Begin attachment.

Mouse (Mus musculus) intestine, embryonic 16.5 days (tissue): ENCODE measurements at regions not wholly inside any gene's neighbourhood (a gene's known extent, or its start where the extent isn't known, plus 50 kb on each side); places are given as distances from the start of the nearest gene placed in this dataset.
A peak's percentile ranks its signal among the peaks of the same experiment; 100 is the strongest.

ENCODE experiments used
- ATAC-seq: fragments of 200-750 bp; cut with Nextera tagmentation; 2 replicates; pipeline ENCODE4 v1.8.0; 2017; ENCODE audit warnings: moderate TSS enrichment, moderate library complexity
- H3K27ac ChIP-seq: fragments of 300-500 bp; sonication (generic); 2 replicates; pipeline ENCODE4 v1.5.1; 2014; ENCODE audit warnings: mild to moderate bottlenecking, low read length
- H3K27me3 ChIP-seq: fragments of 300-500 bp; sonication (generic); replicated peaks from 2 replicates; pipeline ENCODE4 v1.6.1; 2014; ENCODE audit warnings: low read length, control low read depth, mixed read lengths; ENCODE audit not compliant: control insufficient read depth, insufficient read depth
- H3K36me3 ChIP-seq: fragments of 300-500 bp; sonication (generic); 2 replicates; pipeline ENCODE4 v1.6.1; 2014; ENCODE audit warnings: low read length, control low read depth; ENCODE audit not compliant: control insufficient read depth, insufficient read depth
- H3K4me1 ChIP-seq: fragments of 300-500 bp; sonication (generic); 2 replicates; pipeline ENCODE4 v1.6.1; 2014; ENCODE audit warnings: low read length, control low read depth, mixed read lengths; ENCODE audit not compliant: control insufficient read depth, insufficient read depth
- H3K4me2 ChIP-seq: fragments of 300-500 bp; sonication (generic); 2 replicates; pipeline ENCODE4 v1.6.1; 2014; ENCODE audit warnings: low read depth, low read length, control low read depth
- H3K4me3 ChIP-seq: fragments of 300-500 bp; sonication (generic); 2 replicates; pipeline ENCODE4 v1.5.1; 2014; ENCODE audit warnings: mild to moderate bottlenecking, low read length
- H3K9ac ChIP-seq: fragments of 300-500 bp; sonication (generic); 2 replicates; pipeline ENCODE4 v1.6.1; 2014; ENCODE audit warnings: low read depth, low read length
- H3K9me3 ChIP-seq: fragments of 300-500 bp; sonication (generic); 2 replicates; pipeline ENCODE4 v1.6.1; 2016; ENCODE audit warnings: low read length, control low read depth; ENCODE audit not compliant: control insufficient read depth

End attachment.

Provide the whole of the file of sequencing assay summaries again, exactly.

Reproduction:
Mouse (Mus musculus) intestine, embryonic 16.5 days (tissue): ENCODE measurements at regions not wholly inside any gene's neighbourhood (a gene's known extent, or its start where the extent isn't known, plus 50 kb on each side); places are given as distances from the start of the nearest gene placed in this dataset.
A peak's percentile ranks its signal among the peaks of the same experiment; 100 is the strongest.

ENCODE experiments used
- ATAC-seq: fragments of 200-750 bp; cut with Nextera tagmentation; 2 replicates; pipeline ENCODE4 v1.8.0; 2017; ENCODE audit warnings: moderate TSS enrichment, moderate library complexity
- H3K27ac ChIP-seq: fragments of 300-500 bp; sonication (generic); 2 replicates; pipeline ENCODE4 v1.5.1; 2014; ENCODE audit warnings: mild to moderate bottlenecking, low read length
- H3K27me3 ChIP-seq: fragments of 300-500 bp; sonication (generic); replicated peaks from 2 replicates; pipeline ENCODE4 v1.6.1; 2014; ENCODE audit warnings: low read length, control low read depth, mixed read lengths; ENCODE audit not compliant: control insufficient read depth, insufficient read depth
- H3K36me3 ChIP-seq: fragments of 300-500 bp; sonication (generic); 2 replicates; pipeline ENCODE4 v1.6.1; 2014; ENCODE audit warnings: low read length, control low read depth; ENCODE audit not compliant: control insufficient read depth, insufficient read depth
- H3K4me1 ChIP-seq: fragments of 300-500 bp; sonication (generic); 2 replicates; pipeline ENCODE4 v1.6.1; 2014; ENCODE audit warnings: low read length, control low read depth, mixed read lengths; ENCODE audit not compliant: control insufficient read depth, insufficient read depth
- H3K4me2 ChIP-seq: fragments of 300-500 bp; sonication (generic); 2 replicates; pipeline ENCODE4 v1.6.1; 2014; ENCODE audit warnings: low read depth, low read length, control low read depth
- H3K4me3 ChIP-seq: fragments of 300-500 bp; sonication (generic); 2 replicates; pipeline ENCODE4 v1.5.1; 2014; ENCODE audit warnings: mild to moderate bottlenecking, low read length
- H3K9ac ChIP-seq: fragments of 300-500 bp; sonication (generic); 2 replicates; pipeline ENCODE4 v1.6.1; 2014; ENCODE audit warnings: low read depth, low read length
- H3K9me3 ChIP-seq: fragments of 300-500 bp; sonication (generic); 2 replicates; pipeline ENCODE4 v1.6.1; 2016; ENCODE audit warnings: low read length, control low read depth; ENCODE audit not compliant: control insufficient read depth